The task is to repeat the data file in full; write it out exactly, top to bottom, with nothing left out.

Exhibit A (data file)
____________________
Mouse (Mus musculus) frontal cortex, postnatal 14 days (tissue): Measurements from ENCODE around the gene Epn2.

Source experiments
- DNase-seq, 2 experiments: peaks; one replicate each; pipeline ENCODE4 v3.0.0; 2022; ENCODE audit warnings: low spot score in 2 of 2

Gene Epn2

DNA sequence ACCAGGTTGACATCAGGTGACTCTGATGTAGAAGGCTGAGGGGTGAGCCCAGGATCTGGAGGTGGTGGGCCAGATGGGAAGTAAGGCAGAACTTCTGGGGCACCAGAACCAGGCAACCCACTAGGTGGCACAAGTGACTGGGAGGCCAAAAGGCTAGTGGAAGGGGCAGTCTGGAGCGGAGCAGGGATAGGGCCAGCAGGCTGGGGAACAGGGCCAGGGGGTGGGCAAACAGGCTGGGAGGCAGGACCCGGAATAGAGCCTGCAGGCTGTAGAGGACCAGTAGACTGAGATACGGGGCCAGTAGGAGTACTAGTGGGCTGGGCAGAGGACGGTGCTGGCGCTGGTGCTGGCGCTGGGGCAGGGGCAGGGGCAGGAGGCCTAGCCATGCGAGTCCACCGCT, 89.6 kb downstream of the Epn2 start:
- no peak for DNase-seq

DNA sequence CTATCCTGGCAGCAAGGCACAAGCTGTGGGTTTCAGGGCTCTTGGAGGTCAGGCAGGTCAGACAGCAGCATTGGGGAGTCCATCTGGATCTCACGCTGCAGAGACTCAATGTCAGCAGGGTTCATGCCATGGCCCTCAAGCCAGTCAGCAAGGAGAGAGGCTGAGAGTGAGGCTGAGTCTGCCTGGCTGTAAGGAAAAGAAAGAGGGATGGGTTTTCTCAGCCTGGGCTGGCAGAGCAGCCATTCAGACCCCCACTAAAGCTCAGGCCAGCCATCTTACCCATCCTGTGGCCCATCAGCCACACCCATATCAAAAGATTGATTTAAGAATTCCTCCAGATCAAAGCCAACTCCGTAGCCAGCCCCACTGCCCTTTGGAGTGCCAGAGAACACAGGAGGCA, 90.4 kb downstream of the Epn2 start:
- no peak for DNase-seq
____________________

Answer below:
Mouse (Mus musculus) frontal cortex, postnatal 14 days (tissue): Measurements from ENCODE around the gene Epn2.

Source experiments
- DNase-seq, 2 experiments: peaks; one replicate each; pipeline ENCODE4 v3.0.0; 2022; ENCODE audit warnings: low spot score in 2 of 2

Gene Epn2

DNA sequence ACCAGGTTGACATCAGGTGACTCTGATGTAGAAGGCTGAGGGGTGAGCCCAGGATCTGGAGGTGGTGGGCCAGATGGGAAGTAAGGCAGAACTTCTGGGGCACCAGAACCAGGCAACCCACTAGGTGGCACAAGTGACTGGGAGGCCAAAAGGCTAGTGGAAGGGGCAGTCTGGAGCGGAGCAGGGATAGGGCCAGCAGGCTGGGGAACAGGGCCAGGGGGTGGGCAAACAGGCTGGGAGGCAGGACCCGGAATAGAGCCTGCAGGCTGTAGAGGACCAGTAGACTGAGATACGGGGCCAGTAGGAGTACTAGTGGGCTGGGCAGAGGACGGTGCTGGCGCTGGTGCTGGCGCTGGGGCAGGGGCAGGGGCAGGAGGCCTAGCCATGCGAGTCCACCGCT, 89.6 kb downstream of the Epn2 start:
- no peak for DNase-seq

DNA sequence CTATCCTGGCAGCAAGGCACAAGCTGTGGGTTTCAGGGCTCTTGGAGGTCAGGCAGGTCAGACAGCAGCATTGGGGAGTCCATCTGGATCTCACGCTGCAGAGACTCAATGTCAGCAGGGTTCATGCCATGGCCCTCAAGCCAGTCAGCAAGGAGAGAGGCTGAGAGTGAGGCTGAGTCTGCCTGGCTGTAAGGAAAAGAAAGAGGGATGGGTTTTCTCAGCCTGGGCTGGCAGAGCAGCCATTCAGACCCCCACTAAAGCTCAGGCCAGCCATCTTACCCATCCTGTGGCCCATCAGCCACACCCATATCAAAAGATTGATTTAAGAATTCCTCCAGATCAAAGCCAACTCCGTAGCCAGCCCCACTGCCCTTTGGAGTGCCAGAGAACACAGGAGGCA, 90.4 kb downstream of the Epn2 start:
- no peak for DNase-seq